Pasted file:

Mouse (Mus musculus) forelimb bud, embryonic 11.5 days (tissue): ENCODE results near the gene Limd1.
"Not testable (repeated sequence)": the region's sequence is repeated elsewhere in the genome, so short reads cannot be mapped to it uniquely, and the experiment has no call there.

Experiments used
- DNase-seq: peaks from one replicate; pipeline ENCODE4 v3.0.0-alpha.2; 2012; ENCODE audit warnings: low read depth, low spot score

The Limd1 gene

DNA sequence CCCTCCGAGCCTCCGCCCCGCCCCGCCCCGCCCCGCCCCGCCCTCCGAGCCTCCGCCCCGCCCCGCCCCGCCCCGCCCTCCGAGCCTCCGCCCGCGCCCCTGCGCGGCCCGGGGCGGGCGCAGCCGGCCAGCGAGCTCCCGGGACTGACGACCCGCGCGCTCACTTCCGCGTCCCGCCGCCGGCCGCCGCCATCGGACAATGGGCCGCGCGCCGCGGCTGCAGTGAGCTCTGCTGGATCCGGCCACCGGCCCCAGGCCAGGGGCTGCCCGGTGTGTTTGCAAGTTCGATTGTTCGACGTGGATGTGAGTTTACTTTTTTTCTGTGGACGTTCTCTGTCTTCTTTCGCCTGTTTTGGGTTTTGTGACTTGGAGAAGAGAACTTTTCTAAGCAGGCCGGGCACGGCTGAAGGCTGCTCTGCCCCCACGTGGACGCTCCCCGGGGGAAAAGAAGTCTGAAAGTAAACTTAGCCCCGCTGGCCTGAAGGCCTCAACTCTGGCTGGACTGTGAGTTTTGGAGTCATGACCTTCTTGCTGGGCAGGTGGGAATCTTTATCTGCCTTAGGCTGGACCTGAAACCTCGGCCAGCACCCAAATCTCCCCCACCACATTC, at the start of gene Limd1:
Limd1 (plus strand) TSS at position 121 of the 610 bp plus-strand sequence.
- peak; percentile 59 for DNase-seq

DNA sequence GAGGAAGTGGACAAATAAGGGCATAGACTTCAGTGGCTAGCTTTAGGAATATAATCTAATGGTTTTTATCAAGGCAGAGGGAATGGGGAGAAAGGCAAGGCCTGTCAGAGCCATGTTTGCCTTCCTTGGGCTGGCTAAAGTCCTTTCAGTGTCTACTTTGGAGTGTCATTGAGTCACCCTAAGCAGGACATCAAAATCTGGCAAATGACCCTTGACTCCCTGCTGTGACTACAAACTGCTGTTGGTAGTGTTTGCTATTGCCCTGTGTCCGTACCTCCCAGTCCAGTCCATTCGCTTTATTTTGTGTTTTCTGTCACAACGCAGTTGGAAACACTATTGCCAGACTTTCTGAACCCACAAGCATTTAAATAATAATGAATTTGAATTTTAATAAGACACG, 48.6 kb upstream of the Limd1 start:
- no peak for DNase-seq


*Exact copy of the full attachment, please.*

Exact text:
Mouse (Mus musculus) forelimb bud, embryonic 11.5 days (tissue): ENCODE results near the gene Limd1.
"Not testable (repeated sequence)": the region's sequence is repeated elsewhere in the genome, so short reads cannot be mapped to it uniquely, and the experiment has no call there.

Experiments used
- DNase-seq: peaks from one replicate; pipeline ENCODE4 v3.0.0-alpha.2; 2012; ENCODE audit warnings: low read depth, low spot score

The Limd1 gene

DNA sequence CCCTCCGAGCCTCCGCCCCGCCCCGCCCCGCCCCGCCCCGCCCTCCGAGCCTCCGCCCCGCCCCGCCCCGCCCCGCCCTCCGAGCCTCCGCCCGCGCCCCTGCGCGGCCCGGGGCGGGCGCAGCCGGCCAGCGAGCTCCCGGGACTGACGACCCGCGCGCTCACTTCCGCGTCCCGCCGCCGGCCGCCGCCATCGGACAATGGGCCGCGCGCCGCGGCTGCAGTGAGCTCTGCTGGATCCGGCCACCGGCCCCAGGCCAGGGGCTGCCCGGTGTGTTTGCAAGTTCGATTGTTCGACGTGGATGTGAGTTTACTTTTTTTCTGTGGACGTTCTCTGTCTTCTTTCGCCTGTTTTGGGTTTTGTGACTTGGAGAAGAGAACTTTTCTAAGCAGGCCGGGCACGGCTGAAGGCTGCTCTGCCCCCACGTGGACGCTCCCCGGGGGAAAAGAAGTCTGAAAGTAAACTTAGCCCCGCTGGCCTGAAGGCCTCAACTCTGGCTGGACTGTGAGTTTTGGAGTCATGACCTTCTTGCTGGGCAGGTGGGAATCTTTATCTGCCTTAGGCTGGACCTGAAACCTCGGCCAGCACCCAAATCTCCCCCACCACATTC, at the start of gene Limd1:
Limd1 (plus strand) TSS at position 121 of the 610 bp plus-strand sequence.
- peak; percentile 59 for DNase-seq

DNA sequence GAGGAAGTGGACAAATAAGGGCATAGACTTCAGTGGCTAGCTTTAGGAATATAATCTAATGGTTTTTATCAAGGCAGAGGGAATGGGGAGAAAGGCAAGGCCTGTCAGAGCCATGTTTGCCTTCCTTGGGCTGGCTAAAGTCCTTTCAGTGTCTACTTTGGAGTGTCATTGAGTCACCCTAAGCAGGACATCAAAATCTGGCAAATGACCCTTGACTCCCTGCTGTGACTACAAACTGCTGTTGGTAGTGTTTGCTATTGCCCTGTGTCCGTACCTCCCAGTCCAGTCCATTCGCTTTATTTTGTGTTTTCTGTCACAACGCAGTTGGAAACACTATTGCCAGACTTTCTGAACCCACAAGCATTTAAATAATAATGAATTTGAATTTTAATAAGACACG, 48.6 kb upstream of the Limd1 start:
- no peak for DNase-seq